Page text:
In my personal challenge to "cook the books" and work my way through cookbooks I own, I've been a bit lax in moving on. Some is because I've been busy, but some is because I "discovered" a cookbook that is so good I keep choosing "just one more" recipe before moving on to another book.
It's the 1973 classic, Introduction to Indian Cooking by Madhur Jaffrey, which I see that Knopf republished in 2011. These days anyone interested in Indian cooking knows that Jaffrey has written many cookbooks. Back in the day, though, she wrote the book almost in self defense as she told the story in the introduction. An actress in New York, she would have people over to dinner or throw parties and invariably was asked for the recipes for the delicious fare. Finally, she decided it was easier to write a cookbook than keep jotting down recipes on scraps of paper, some of which got passed on so many times that she wound up attending a party where every dish had been prepared from her recipes. The hostess said that the recipes "seem to be floating around."
The result was a gift to anyone who ever wanted to cook "real" Indian food at home. One of the things that I appreciate most is that it was written in the 1970s when no one expected you to always have access to whole or exotic spices, to grind them by hand, and so forth, which can be quite daunting these days when reading cookbooks that don't allow anything but the most authentic methods. These never sacrifice flavor but are realistic in what the average cook may have on hand (or be willing to put time into). You may also notice the age of the book when you see ingredients like "Chinese parsley." No one at the time (at least in Kansas, I can tell you) had ever heard of cilantro.
I have used it once or twice before and can't say why I never pursued it further. My recent addiction began before Easter, when we had a couple over to watch Monsoon Wedding and cooked Indian food to make it a theme evening. Even our Easter dinner featured grilled lamb and green beans from this book.
It is those green beans that I share with you now. They were a bit hit and I myself just couldn't get over how different they were from any green bean I'd ever tasted. And how delicious ...
Note: I didn't use cilantro because we had a guest who doesn't like it. As someone who used to dislike cilantro's flavor, I wouldn't wish that experience on anyone (for me, it tasted very soapy). I'm quite glad that my taste changed and I now love cilantro.
Green Beans with Ginger
1-1/2 pounds fresh green beans
A piece of ginger, about 2 inches long and 1 inch wide, peeled and coarsely chopped
6 tablespoons vegetable oil
1/4 teaspoon ground turmeric
1/2 fresh hot green chili (optional), washed and sliced very fine
3 tablespoons chopped Chinese parsley (fresh coriander greens or cilantro)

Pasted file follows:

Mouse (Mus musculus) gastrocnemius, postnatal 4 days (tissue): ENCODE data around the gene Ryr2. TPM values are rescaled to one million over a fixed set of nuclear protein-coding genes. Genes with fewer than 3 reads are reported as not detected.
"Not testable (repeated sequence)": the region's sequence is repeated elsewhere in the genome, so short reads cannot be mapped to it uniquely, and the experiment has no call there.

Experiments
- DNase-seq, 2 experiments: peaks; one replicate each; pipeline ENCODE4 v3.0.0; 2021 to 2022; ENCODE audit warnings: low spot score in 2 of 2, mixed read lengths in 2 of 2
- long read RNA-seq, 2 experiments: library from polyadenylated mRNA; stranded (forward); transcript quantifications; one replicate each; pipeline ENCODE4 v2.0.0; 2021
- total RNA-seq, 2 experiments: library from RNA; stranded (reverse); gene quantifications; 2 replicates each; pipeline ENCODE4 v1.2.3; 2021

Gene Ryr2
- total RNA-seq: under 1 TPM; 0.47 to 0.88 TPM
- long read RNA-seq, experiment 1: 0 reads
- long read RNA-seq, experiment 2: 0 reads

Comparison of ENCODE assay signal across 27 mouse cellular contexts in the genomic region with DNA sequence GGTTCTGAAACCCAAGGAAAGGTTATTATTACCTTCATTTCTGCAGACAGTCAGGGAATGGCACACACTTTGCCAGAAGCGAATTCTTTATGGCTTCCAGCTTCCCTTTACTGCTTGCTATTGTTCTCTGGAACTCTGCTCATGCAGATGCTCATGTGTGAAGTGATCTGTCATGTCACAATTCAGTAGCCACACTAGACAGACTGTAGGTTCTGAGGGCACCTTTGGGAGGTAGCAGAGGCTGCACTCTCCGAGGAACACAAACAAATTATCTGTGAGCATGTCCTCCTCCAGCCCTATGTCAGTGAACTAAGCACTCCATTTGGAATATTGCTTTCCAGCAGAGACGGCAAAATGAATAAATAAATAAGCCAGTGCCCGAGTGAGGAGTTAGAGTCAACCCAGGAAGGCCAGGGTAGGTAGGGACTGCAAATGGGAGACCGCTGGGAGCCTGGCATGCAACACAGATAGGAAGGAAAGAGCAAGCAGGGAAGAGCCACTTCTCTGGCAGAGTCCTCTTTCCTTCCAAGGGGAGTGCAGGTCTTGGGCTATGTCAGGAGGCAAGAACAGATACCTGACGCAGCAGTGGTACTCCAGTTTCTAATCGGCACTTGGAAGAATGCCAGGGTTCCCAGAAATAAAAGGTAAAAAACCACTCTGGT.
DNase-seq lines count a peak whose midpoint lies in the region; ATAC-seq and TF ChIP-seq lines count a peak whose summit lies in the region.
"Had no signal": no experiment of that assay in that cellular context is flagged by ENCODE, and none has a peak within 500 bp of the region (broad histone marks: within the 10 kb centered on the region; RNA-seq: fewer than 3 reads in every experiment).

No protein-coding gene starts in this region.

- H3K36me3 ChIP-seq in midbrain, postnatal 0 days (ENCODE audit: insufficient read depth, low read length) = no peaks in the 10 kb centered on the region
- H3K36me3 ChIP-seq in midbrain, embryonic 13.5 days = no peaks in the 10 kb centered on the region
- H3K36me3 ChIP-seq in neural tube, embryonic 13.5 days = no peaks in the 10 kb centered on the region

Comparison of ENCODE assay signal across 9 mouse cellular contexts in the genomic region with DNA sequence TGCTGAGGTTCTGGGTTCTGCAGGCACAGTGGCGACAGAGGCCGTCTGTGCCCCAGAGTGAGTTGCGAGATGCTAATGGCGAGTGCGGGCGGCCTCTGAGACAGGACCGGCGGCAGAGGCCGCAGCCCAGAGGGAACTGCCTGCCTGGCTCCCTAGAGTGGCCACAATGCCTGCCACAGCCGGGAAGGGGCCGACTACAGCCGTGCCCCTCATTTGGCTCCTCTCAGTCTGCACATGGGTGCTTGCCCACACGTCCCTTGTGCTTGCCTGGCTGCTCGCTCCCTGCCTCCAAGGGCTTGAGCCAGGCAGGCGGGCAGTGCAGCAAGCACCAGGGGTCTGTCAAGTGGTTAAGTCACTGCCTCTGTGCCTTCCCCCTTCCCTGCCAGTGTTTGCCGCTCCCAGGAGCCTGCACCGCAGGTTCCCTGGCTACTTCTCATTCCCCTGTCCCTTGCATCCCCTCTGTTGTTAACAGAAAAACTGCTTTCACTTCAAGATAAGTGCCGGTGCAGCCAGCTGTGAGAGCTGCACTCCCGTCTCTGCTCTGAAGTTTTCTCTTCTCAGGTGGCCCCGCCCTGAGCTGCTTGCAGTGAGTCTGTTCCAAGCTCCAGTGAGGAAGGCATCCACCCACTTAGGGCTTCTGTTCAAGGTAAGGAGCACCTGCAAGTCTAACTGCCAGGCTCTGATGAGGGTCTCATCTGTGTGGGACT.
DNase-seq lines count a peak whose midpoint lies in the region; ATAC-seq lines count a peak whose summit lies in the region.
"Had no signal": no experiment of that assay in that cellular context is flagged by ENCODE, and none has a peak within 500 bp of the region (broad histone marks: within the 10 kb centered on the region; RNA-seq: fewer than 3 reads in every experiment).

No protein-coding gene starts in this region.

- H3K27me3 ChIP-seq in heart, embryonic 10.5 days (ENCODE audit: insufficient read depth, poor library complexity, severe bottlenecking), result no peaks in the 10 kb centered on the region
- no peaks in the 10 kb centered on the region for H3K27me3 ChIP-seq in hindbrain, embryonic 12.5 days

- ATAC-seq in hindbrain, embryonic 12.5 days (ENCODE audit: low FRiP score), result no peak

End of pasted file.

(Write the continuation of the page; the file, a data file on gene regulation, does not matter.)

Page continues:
1 teaspoon ground cumin
2 teaspoons ground coriander
1-1/4 teaspoons garam masala (I used garam masala from Penzeys, but that may be very different from Jaffrey's intention ... I give her recipe below)
2 teaspoons lemon juice (or to taste)
1 teaspoon salt (or to taste)
Wash the beans. Trim the ends. Slice them into fine rounds about 1/8 to 1/4 inch thick. (This takes a while, so it is best to sit down somewhere with a chopping board and sharp knife and do about 8 beans at a time.) When all the beans are chopped, set aside in a bowl.
Put the ginger in the blender with 3 tablespoons of water and blend at high speed until it is a smooth paste.
Heat the oil in a 10-inch skillet over medium heat. While it is heating, pour in paste from the blender and add turmeric. Fry, stirring constantly, for 2 minutes, then add the sliced green chilies and the parsley (cilantro), and after another minute, put in the green beans and continue cooking and stirring for about a minute. Add the cumin, coriander, 1 teaspoon of the garam masala, lemon juice, salt, and 3 tablespoons of wate. Cover skillet, turn flame very low, and let beans cook slowly for about 40 minutes, stirring every 10 minutes or so.
To serve: these beans can easily be cooked in advance and reheated. Serve them in a warm dish, with 1/4 teaspoon garam masala sprinkled on top.
To make about a cupful you will need:
25 cardamom pods (use seeds only)
1/2 cup whole black peppercorns
1/3 cup whole cumin seeds
1/4 cup whole coriander seeds
3 sticks of cinnamon, each about 3 inches long
4-6 whole cloves
Combine all ingredients and grind very fine, using an electric blender or a coffee grinder. (If you want to make your garam masala less hot, decrease the amount of black peppercorns and increase the cumin proportionately.) Store in a tightly covered container, away from sunlight and dampness. If carefully stored, this garam masala can be kept for a couple of months.